State Center Community College District trustees are considering a project labor agreement for the West Fresno Campus that gives hiring priority for construction trades jobs to State Center-trained apprentices and graduates.
The agreement also gives priority for subcontracting jobs to businesses owned by State Center graduates, in what is called a “carve out.” Firms owned by State Center graduates would be eligible for contracts of under $600,000 and would not be subject to the PLA — in other words, those companies could hire nonunion workers.
Those contracts could not exceed 5% of the total, now estimated at $86.5 million.
The State Center agreement with the Fresno, Madera, Tulare, Kings Building and Construction Trades Council applies only to the West Fresno Campus project, a satellite campus of Fresno City College that will be built at Church Avenue and Martin Luther King Boulevard in southwest Fresno. Classes to be offered there include nursing and automotive technology.
A public hearing on the proposed agreement and board action is scheduled for Tuesday’s meeting, which will begin at 4:30 p.m. at Reedley College.
More Jobs For District Students, Graduates
The district also is establishing targeted goals for hiring, including:
- Journey employees who are district residents will be hired for at least 50% of the project’s work hours, with preference to hiring State Center graduates. Journey employees are those who have completed their apprenticeship.
- State Center apprentices will be hired for more than half of the work hours specified for apprentices.
- Prime contractors will be encouraged to use subcontractors who are State Center graduates.
State Center graduates are defined as anyone who has completed a qualifying certificate program, earned an associate degree or completed 60 units through any State Center educational program, district spokeswoman Lucy Ruiz said.
Agreement Has Limits
There are some caveats to the proposed agreement that will affect potential hires, Ruiz said.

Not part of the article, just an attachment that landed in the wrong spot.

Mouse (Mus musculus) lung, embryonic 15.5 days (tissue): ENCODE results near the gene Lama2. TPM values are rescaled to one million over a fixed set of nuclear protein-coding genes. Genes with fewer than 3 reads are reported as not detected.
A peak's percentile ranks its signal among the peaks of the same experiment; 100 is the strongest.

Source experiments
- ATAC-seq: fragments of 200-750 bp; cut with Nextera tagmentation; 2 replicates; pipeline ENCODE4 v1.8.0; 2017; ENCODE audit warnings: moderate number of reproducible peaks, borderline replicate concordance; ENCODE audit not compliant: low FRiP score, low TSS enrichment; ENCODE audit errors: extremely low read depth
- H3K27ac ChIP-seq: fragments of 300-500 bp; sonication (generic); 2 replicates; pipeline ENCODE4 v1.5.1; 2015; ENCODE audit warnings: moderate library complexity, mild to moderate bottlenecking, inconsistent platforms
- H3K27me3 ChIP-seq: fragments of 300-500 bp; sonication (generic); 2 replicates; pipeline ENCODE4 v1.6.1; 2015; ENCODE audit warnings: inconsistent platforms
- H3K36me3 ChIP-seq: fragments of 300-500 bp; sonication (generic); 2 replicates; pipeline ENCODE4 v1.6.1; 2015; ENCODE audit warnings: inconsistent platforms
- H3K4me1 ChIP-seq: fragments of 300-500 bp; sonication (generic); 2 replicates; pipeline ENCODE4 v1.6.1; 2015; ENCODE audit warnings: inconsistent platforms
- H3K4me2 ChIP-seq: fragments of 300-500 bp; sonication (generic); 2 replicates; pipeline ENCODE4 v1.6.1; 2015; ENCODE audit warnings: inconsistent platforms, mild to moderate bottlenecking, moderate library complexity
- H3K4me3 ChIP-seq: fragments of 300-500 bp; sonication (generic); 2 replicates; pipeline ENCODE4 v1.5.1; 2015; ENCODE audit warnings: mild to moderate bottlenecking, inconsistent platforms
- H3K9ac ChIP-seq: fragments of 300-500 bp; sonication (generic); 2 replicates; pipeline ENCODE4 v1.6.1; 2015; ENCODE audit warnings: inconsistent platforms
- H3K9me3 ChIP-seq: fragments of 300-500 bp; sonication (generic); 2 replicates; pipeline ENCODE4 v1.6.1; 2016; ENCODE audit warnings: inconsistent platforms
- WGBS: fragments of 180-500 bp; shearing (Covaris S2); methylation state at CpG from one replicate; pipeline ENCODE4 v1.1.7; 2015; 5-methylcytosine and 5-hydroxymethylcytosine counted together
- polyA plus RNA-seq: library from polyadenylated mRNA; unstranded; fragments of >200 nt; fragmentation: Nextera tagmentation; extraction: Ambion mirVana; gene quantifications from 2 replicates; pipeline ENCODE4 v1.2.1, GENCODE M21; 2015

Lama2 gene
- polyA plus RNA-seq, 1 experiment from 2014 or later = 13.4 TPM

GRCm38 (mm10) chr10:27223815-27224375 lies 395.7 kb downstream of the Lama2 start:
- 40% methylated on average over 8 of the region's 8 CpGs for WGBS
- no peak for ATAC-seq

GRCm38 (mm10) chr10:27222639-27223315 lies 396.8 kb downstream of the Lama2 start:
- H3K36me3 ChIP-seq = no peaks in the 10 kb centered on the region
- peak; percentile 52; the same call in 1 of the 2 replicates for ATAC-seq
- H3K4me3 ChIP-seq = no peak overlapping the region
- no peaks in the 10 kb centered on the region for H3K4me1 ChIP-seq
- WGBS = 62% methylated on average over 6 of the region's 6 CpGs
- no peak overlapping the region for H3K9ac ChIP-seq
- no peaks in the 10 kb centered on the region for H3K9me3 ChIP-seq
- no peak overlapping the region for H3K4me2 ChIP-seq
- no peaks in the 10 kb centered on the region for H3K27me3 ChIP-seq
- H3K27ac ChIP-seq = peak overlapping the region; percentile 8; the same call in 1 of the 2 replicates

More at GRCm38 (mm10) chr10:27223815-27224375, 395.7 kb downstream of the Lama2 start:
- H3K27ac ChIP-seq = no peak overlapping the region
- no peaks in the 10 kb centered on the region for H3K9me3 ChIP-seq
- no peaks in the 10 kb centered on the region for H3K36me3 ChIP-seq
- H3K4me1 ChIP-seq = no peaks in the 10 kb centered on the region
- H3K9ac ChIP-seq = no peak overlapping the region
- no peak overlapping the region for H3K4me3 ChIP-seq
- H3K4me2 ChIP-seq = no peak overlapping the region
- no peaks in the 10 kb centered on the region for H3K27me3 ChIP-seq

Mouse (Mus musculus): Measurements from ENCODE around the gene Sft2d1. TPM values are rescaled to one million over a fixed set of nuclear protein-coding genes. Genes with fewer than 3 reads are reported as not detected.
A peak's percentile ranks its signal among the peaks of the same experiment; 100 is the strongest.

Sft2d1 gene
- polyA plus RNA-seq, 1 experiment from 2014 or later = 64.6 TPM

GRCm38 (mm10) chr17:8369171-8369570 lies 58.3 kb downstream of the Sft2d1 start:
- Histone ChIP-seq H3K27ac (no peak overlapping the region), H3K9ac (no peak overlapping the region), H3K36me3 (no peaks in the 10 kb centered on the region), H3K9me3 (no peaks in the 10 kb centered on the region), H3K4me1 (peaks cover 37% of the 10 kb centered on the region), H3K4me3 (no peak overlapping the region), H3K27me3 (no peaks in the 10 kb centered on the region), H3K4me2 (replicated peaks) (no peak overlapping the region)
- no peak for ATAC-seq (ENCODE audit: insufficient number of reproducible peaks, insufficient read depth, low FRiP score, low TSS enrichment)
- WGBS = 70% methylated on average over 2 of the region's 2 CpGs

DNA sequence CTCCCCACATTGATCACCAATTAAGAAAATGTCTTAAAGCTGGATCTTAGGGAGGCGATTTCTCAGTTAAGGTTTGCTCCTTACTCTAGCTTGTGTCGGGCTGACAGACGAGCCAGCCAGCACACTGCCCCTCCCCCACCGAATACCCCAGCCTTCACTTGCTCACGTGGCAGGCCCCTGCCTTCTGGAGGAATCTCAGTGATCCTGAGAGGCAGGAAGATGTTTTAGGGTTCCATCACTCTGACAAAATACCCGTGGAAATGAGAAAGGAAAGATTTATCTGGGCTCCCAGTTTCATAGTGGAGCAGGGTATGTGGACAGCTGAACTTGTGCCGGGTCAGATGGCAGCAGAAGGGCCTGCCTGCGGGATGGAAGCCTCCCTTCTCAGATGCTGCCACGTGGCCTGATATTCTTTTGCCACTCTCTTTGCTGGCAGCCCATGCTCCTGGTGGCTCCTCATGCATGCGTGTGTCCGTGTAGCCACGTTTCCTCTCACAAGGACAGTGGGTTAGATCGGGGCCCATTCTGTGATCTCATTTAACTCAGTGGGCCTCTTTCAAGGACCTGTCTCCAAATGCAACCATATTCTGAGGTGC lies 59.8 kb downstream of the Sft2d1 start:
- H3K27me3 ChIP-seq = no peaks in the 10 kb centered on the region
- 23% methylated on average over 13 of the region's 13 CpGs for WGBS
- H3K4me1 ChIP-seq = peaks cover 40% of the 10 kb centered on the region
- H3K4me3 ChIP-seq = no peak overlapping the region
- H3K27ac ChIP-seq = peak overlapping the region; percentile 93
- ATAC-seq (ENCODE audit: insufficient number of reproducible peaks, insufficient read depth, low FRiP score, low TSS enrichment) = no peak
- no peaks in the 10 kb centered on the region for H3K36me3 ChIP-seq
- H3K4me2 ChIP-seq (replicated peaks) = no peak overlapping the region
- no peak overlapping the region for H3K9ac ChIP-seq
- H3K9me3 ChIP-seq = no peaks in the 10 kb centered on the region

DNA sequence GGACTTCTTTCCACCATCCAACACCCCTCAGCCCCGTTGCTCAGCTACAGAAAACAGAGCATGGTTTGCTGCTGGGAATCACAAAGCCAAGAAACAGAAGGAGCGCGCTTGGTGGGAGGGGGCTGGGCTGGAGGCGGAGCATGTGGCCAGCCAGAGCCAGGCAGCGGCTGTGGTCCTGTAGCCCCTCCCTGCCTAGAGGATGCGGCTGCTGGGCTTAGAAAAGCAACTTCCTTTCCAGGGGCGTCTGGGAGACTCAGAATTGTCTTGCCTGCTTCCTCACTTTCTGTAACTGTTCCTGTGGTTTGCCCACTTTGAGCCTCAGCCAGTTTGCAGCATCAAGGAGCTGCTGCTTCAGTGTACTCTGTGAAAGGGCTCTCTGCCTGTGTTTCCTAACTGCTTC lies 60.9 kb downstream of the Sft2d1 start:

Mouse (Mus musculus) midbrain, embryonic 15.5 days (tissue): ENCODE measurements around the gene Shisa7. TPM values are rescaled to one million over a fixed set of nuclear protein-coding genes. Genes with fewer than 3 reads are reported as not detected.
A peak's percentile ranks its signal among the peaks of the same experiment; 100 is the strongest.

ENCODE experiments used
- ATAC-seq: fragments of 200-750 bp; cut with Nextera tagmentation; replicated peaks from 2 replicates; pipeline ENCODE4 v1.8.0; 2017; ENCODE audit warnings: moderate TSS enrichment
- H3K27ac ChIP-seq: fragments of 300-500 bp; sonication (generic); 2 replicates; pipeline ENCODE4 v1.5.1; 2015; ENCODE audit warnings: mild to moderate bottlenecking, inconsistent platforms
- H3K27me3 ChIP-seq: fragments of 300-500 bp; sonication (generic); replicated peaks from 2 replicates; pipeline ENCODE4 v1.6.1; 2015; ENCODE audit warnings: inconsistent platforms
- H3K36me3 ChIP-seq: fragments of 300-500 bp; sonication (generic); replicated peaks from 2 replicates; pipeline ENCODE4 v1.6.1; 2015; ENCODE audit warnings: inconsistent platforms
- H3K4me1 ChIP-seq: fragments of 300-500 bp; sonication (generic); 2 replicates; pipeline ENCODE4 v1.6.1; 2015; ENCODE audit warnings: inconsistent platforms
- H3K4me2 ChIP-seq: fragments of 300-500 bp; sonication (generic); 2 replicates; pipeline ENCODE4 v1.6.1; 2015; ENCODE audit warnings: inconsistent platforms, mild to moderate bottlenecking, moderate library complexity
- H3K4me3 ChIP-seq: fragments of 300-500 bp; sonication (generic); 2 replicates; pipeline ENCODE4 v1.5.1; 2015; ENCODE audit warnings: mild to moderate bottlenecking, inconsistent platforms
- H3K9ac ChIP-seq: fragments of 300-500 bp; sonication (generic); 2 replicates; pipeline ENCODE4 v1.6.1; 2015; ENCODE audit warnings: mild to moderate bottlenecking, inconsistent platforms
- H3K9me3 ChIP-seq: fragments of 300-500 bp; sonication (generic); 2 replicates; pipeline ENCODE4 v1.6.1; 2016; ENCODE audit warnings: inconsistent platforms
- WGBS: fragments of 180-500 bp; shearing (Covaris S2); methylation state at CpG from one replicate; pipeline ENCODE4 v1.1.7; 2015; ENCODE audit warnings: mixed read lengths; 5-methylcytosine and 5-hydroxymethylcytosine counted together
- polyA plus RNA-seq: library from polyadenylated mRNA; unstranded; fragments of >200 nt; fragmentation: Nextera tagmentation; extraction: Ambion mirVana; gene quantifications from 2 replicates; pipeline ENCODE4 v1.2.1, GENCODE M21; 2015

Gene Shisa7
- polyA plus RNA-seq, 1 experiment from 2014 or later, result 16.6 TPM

For example, she said, some unions have rules that would prohibit putting State Center graduates at the front of the hiring line, and some unions do not allow initiation fees to be waived for nonunion workers hired for a job covered by a project labor agreement.
In addition, under the PLA, contractors would be allowed to hire some “core” nonunion workers who would already be covered by the contractor’s healthcare plan. But the contractor would still have to pay into the union’s health and welfare trust funds for those workers, which would result in double coverage and increased health-care premium costs for the worker, Ruiz said.
If the worker decided to opt out of the contractor’s coverage and be covered only by the union’s plan, there would be a waiting period that could result in a gap in coverage, she said.
Similar To Fresno Unified PLA
The State Center agreement comes on the heels of a similar deal with the multi-county trades council that was recently approved by the Fresno Unified school board. That agreement is for building the Juan Felipe Herrera Elementary School in southeast Fresno.
In addition, Fresno Unified trustees approved a memorandum of understanding with the trades council that will apply to future projects. It specifies that the union will try to hire five new pre-apprentice and first-year apprentice program graduates per union per year for indentured apprenticeships, with training through State Center’s MC3 program.
Chuck Riojas, financial secretary/treasurer of the trades council, said the memorandum would help create a “pipeline” of students from public schools and community colleges to union trades jobs.
Critics say such agreements cause higher project costs and exclude nonunion workers, while proponents say that the no-strike clauses ensure that projects will be completed on time and don’t lead to higher costs.